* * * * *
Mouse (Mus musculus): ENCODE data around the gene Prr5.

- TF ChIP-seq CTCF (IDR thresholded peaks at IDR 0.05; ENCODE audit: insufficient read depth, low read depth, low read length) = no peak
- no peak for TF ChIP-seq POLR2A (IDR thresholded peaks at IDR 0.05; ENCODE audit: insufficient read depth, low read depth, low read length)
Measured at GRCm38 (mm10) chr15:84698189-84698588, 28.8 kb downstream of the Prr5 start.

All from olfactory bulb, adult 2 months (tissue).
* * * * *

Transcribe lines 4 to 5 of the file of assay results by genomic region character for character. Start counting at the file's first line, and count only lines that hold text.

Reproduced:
Measured at GRCm38 (mm10) chr15:84698189-84698588, 28.8 kb downstream of the Prr5 start.

All from olfactory bulb, adult 2 months (tissue).